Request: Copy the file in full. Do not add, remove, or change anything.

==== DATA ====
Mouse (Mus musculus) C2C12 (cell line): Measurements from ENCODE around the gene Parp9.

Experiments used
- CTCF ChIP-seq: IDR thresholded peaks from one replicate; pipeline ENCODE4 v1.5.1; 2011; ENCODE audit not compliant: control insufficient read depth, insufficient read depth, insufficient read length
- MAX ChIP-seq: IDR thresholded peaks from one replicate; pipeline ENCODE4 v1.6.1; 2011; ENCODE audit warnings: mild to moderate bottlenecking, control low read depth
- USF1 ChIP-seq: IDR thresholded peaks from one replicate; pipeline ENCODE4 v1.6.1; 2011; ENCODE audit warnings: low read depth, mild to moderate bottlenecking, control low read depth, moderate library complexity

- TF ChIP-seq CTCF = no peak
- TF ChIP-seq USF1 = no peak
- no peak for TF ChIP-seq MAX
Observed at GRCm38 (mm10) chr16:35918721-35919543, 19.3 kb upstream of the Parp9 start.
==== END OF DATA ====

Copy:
Mouse (Mus musculus) C2C12 (cell line): Measurements from ENCODE around the gene Parp9.

Experiments used
- CTCF ChIP-seq: IDR thresholded peaks from one replicate; pipeline ENCODE4 v1.5.1; 2011; ENCODE audit not compliant: control insufficient read depth, insufficient read depth, insufficient read length
- MAX ChIP-seq: IDR thresholded peaks from one replicate; pipeline ENCODE4 v1.6.1; 2011; ENCODE audit warnings: mild to moderate bottlenecking, control low read depth
- USF1 ChIP-seq: IDR thresholded peaks from one replicate; pipeline ENCODE4 v1.6.1; 2011; ENCODE audit warnings: low read depth, mild to moderate bottlenecking, control low read depth, moderate library complexity

- TF ChIP-seq CTCF = no peak
- TF ChIP-seq USF1 = no peak
- no peak for TF ChIP-seq MAX
Observed at GRCm38 (mm10) chr16:35918721-35919543, 19.3 kb upstream of the Parp9 start.